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Strategy of force coupled with sound diplomacy

By Alon Ben-Meir - posted Thursday, 20 April 2017

President Trump's unexpected attack on Syria's Shayrat airbase in response to President Assad's sarin gas attack on his own citizens has changed the dynamic of Syria's civil war and potentially its eventual outcome. Trump's attack sent a clear message not only to Assad, but to Russia and Iran, who are staunch supporters of Assad, and to North Korea, who has been testing the US' resolve regarding its missile program. This one single salvo has repaired some of the United States' global credibility, which was tarnished by the Obama administration. At the same time, Trump's attack imposed a new responsibility on the US to follow through with a well-thought out strategy that stands a good chance of ending Syria's horrific civil war and diminishing the North Korean threat.

Any new strategy requires a clear definition of its ultimate goal. If the goal is to end the civil war in Syria, then careful consideration must be given to the role and requirements of all the stakeholders involved in the war, without which no sustainable agreement can be achieved.

Although finding a solution to the conflict is extremely difficult, now that the US has become directly involved, Trump has no option but to try. I maintain that since all the parties involved seek an end to the conflict on certain terms, the Trump administration needs to consider their needs but follow a strategy based on Theodore Roosevelt's foreign policy approach of "speak softly and carry a big stick."


First, Trump must demand that the indiscriminate killing of innocent men, women, and children stop immediately as he has already intimated. Although the heinous act of using chemical weapons must not be tolerated, the wholesale killing of civilians by barrel bombs and starvation is no less condemnable. Assad must also be warned that if he fails to comply, the US will attack new targets in Syria, particularly runways, hangars, and munition depots.

Assad's patrons Russia and Iran will take such a warning seriously because, notwithstanding their public bluster, neither wants to engage the US militarily, especially now that Trump has established his credibility to take punitive actions to stop the senseless killings, as well as his unpredictability as to when and how he will act.

The second part of the strategy is for Trump to extend his hand to all the players who have stakes in the war and its ultimate outcome-especially Russia, Iran, Assad, and the rebels-to start serious negotiations with the purpose of ending the civil war.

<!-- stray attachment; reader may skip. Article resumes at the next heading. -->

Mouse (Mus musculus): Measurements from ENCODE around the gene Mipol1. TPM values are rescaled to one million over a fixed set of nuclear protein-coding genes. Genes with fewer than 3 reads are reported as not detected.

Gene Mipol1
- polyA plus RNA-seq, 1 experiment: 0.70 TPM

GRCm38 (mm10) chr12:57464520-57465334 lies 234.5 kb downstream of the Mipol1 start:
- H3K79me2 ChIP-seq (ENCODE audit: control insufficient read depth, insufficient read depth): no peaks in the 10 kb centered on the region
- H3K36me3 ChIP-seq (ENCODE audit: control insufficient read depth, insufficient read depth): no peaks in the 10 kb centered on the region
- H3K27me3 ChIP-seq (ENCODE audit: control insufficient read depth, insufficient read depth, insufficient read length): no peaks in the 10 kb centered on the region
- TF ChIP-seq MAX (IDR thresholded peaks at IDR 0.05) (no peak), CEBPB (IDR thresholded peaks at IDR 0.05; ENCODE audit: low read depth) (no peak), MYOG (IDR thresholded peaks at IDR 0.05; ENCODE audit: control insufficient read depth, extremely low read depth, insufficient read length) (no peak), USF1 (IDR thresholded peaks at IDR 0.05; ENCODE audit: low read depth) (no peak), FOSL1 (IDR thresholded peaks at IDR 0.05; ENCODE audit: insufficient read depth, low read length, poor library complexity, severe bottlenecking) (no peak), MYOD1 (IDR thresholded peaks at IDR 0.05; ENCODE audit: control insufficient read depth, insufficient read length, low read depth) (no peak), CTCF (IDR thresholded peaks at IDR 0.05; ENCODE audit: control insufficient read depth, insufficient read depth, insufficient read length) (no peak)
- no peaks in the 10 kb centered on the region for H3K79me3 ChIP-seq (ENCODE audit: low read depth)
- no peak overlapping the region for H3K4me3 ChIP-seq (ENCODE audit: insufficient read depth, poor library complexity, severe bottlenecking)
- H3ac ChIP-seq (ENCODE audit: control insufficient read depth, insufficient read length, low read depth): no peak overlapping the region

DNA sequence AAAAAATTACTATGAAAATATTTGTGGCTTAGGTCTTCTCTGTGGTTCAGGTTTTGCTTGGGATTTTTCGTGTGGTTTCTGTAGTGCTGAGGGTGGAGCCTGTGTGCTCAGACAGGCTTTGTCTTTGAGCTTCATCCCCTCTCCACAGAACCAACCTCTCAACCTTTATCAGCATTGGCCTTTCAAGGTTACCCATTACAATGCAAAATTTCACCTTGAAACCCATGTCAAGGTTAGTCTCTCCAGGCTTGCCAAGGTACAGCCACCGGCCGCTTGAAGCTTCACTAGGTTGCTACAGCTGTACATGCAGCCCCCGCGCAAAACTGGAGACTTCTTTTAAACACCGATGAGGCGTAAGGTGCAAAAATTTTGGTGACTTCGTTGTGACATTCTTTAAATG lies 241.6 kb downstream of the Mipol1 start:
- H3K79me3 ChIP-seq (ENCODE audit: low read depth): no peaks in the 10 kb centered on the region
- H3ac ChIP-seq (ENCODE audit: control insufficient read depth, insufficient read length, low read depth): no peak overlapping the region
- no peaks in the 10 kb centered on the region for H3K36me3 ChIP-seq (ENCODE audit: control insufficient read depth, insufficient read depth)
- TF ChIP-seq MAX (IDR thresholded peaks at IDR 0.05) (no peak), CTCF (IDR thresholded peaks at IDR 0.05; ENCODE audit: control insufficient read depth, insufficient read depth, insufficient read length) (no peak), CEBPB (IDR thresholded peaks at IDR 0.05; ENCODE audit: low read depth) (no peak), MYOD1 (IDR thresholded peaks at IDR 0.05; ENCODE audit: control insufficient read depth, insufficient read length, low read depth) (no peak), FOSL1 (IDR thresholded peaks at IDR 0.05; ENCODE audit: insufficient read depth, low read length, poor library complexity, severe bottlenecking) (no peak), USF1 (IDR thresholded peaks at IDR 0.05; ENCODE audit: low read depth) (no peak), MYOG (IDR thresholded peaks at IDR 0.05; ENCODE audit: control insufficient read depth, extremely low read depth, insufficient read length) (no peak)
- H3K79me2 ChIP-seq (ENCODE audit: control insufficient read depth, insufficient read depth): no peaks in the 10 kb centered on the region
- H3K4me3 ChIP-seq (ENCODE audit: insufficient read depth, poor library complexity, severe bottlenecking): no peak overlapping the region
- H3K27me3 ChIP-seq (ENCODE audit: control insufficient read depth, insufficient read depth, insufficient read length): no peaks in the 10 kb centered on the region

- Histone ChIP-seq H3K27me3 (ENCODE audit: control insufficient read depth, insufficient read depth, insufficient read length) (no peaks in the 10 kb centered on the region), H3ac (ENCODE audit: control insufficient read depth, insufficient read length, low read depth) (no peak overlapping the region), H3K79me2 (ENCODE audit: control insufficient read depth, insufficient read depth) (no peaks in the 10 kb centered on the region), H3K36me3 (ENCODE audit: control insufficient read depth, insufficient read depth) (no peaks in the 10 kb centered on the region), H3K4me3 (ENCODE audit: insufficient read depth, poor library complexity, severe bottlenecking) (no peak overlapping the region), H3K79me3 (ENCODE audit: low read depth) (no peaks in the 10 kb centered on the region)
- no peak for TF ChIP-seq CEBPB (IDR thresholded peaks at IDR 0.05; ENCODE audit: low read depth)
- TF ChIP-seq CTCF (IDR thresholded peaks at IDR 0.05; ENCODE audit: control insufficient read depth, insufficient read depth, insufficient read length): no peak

Although the players seem to agree that ISIS must be liquidated and that they must cooperate to achieve this objective, the search for a solution to the civil war must not await the demise of ISIS, and the negotiations to end the war should begin immediately.

The Trump administration recognizes that Russia is the most significant player with strategic interests in Syria going back nearly five decades. Russia has had a naval base in the city of Tartus and will insist on maintaining its presence and influence in Syria.

Similarly, Iran's ambition to become the region's hegemon suggests that it will not relinquish under any circumstances its strategic interests from the Gulf to the Mediterranean, in which Syria serves as the linchpin.


Both Russia and Iran will continue to support Assad as long as he serves their interests. For this reason, Trump cannot vacillate; he must accept that Assad will have to continue to serve as president during a transitional period, perhaps for three to four years.

Trump and Putin can work together on the establishment of a representative government consisting of the main sectors of the population-the Sunnis (represented by the Free Syrian Army), the Kurds, the Alawites, and the Christians-for at least five years, during which the focus should be on rebuilding the country and restoring internal security.

During this period, a loose federation should be created whereby each of the main sectors establishes semi-autonomous rule and agrees to engage in a process of peace and reconciliation to prevent revenge and retribution, and to pave the way for economic and security cooperation.

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About the Author

Dr. Alon Ben-Meir is a professor of international relations at the Center for Global Affairs at NYU. He teaches courses on international negotiation and Middle Eastern studies.

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